Ch. 1, v. 20: “Moro” – This word is spelled with an Alef. The GR”A in his commentary on Yeshayohu writes that Hashem uses three mediums to send punishment upon the world. They are water, wind, and fire. He thus explains that when Hashem said that He was sending “all My plagues” (Shmos 9:14) in the form of hail, it is because the plague encompassed these three aspects, water as the ice component, wind that brought the hail, and fire within the balls of hail.
Perhaps this is why “moro” is written here with an Alef. This is because Noami alluded to the three components of punishment that Hashem sends on mankind, in the form of Mayim - Mem, Ruach - Reish, and Aish - Alef. She felt that she had undergone “all My plagues.” (Nirreh li)
Ch. 1, v. 21: “M’lei’oh holachti” – Medrash Rus derives from these words that Naomi left Eretz Yisroel pregnant, but miscarried.
Ch. 1, v. 22: “Bis’chilas k’tzir s’orim” – The salvation for Rus began with the timing of the “omer” offering, and this in turn will bring to the birth of our final redeemer, Melech haMoshiach. Similarly, the salvation of the bnei Yisroel in the days of Mordechai likewise began with studying the laws of “omer,” as per the gemara Megiloh, with Homon admitting that the study of the fistful of “omer” meal would overpower his 10,000 kikar bribe. Similarly, in the days of Gidone the salvation was symbolized by a vision of barley meal. (Ba”ch)
Rabbi Ben Zion Feldman shlit”a adds that Lote, a forerunner of the Rus odyssey, likewise was saved by the angels on the second day of Pesach according to some commentators, the day of the future bringing of the “omer” offering.
Ch. 1, v. 22: “Bis’chilas k’tzir s’orim” – Even though they knew that when they would enter Eretz Yisroel only barley, animal food, would be ripening, nevertheless, they went there with great alacrity. (Ba”ch)
Ch. 1, v. 22: “Bis’chilas k’tzir s’orim” – Some say that because this took place at the beginning of the harvest of barley, a little while before Shovuos, we read this Megiloh on Shovuos.
Ch. 2, v. 1: “Ushmo Boaz” – Boaz is Ivtzon, the leading judge of his generation (gemara B.B. 91a).
Rashi on Divrei Ha’yomim 1:2:11 d.h. “Ivtzon,” a word that does not even appear in that verse, says that this name is a composite of “av” and “tz’nunim.” This means that he was the father of all frigid people, i.e. he teaches all who are caught up in the heat of an urge of lust to calm down and remain cold, as demonstrated by his restraining himself when he was alone with Rus.
Alternatively, the name Ivtzon is a composite of “av” and “tzone,” the father (leader) of sheep (the nation). (Shomati)
Ch. 2, v. 1: “Boaz” – This word can be broken into two, “bo” and “oz,” – in him there is strength. What is the strength? This is also alluded to in his name, whose letters can be switched to read “OZaV,” he forsook his evil inclination. (Rokei'ach)
Ch. 2, v. 1: “Boaz” – Boaz and Rus are the main characters of this Megiloh. Rus’s becoming Jewish is a sort of extracting the “nitzotzos hakdoshos,” holy sparks, out of the nation of Moav. This is alluded to in the beginning of parshas Bolok. In 22:3 the verse says, “Va’yogor Mo’ov mipnei ho’om m’ode ki RaV hu,” - and Moav greatly feared the nation because it was RaV.” The letters Reish and Beis refer to Rus and Boaz. Moav sensed that it had no spirituality in itself to be protected from the bnei Yisroel. The only exception would be Rus, who would be married to Boaz. They had no merit at this moment. (Shomati)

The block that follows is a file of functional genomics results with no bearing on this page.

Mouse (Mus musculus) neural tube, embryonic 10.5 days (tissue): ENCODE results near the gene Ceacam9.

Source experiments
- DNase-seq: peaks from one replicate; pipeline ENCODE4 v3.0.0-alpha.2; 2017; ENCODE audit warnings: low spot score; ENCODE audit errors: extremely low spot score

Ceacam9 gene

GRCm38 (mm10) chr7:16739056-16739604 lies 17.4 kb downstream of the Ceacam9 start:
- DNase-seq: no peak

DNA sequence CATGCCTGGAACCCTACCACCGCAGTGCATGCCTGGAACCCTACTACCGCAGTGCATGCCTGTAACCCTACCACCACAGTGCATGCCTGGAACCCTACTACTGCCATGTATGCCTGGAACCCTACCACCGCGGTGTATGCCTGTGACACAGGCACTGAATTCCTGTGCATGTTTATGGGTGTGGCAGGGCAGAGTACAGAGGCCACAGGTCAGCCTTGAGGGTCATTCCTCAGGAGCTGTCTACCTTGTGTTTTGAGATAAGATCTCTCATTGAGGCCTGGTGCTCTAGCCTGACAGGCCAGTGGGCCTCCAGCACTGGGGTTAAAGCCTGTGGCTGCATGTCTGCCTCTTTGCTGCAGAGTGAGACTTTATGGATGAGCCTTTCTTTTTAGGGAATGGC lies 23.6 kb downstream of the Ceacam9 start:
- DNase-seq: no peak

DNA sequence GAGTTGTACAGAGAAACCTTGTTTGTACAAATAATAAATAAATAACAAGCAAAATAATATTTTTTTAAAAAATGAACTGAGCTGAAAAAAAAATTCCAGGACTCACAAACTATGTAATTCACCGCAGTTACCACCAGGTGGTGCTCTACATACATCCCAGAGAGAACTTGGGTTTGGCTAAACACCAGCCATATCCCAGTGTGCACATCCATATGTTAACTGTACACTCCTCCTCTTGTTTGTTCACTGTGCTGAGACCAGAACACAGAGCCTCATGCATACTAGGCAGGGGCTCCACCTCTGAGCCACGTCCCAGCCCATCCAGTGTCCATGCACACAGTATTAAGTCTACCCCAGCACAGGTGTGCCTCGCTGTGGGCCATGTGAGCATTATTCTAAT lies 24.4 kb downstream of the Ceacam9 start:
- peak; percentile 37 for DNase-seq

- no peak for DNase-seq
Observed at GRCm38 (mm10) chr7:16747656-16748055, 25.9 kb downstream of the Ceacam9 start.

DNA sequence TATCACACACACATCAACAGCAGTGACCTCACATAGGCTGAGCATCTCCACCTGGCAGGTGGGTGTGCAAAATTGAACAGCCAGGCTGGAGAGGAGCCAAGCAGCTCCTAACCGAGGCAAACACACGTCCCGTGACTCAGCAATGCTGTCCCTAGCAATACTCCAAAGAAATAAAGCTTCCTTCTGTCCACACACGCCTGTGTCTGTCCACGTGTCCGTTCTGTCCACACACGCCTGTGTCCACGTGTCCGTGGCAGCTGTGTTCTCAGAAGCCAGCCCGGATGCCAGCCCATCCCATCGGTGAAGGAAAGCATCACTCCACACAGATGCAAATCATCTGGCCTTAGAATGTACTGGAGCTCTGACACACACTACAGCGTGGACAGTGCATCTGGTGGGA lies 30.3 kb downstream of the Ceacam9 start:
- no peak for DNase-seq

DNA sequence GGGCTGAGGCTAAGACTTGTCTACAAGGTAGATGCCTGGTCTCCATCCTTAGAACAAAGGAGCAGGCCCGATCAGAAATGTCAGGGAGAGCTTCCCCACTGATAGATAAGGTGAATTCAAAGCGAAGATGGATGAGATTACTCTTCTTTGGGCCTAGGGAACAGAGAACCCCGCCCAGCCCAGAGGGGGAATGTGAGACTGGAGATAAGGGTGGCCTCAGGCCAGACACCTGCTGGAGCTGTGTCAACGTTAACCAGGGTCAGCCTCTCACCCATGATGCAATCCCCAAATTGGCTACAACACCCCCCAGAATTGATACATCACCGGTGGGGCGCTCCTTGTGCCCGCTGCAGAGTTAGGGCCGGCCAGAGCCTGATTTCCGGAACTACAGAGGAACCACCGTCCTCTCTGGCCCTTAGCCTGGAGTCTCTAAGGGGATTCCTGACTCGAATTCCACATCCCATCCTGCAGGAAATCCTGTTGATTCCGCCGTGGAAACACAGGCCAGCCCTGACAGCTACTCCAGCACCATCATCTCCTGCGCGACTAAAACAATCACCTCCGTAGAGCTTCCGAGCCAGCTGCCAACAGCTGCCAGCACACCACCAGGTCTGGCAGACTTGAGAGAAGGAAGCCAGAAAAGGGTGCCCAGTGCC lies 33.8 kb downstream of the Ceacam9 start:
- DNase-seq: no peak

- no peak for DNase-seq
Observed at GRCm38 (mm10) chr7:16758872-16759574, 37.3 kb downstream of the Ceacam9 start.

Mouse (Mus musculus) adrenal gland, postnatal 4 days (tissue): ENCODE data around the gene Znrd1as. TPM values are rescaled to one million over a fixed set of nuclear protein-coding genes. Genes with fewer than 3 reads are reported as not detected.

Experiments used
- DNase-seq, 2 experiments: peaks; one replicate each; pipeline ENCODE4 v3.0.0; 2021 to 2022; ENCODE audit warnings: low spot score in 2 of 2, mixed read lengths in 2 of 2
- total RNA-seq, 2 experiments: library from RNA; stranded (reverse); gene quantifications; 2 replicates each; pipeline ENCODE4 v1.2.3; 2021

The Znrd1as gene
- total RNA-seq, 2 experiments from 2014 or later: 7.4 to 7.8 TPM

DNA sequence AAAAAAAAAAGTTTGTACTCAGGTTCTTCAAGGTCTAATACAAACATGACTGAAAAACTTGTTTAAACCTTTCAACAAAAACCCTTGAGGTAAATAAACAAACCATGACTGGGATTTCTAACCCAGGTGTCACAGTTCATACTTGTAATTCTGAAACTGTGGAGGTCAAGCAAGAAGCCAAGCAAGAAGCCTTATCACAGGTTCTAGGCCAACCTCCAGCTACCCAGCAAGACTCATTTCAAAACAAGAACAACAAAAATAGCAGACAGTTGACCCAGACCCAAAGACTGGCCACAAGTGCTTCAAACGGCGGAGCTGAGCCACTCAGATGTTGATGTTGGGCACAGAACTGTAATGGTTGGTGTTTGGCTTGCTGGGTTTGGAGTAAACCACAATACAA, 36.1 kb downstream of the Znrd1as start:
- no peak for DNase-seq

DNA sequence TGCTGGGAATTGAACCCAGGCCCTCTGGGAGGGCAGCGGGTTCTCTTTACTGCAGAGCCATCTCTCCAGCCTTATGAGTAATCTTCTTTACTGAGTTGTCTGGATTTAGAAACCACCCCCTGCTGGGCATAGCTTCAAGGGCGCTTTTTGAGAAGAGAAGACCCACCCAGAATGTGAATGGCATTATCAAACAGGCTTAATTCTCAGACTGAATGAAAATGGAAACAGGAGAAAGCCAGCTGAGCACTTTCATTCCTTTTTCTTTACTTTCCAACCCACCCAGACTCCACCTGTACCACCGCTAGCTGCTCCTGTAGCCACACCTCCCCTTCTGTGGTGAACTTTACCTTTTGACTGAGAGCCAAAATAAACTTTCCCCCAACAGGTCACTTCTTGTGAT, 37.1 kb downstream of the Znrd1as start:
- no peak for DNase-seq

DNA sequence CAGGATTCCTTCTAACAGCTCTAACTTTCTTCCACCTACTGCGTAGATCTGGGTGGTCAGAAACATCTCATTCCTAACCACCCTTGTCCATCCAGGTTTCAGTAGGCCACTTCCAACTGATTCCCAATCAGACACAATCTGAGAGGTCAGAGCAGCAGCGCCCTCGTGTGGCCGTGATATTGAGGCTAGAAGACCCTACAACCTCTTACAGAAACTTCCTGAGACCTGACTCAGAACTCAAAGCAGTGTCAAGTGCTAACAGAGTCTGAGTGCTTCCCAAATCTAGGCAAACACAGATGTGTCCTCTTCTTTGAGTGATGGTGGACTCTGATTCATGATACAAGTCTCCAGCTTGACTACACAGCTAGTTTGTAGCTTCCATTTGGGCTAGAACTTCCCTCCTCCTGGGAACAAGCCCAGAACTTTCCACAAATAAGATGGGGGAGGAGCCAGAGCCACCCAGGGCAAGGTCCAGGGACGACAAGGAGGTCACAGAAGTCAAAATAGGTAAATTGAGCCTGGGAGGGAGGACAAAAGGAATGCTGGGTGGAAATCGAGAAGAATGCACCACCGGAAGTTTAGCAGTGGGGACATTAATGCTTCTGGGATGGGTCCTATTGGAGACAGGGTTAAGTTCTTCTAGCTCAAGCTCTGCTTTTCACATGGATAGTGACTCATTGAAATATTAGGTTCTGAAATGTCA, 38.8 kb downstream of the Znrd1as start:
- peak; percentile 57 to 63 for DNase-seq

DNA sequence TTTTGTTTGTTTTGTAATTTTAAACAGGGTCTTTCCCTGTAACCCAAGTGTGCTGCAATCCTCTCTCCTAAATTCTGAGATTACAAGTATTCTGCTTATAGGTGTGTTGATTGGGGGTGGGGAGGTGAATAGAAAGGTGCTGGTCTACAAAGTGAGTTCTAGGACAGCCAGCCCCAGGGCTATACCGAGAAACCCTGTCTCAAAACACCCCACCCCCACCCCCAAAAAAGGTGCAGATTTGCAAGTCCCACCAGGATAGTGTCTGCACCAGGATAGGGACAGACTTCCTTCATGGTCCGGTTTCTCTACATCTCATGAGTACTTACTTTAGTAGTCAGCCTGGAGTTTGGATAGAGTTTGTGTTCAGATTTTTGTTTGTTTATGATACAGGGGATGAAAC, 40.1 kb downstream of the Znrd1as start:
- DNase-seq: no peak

Ch. 2, v. 2: “Vatomer Rus” – Note that Naomi did not initiate this conversation. Out of respect for her daughter-in-law, the daughter of a king, she did not want to suggest that Rus collect leftovers in the field, a public arena. On the other hand, Rus suggested that she go, to avoid having Naomi go for herself. This would be most embarrassing. Naomi was known by all in the community, and it would be even more shameful as she was once the wealthy madam of Beis Lechem. (Malbim)
Ch. 2, v. 3: “Va’teilech vatovo vatla’keit” – These words seem out of order, as she surely did not return home before she collected from the field.
1) “Vatovo” means “and she arrived.” (Baal Ho’Akeidoh)
2) She went back and forth until she found respectable people with whom she would walk to the field. (gemara Shabbos 113b).
3) She prepared for her return trip as she went towards the field. She made signs on the way that she would notice on the way back. (Medrash Rus)
Perhaps there is an allusion to her making signs in the word “vatovo.” Its letters also form the word “u’v’ose,” and with a sign. (Nirreh li)
On a simple level we can say that by making marks she was assured that even if she would not find someone to give her directions she would not get lost on her return trip. (Rashi)
Alternatively, she did this to avoid having to talk to men on the way back, as she would otherwise be forced to ask for directions. (Rabbi Sholo’m Goldstein z”l)
4) Rather than beginning to collect from the field the moment she got there, she walked to the end of the field that was farthest from her home and only then began collecting. She came closer to her home as she collected. She thus gained that she had a shorter distance to carry a load of grain. (GR”A)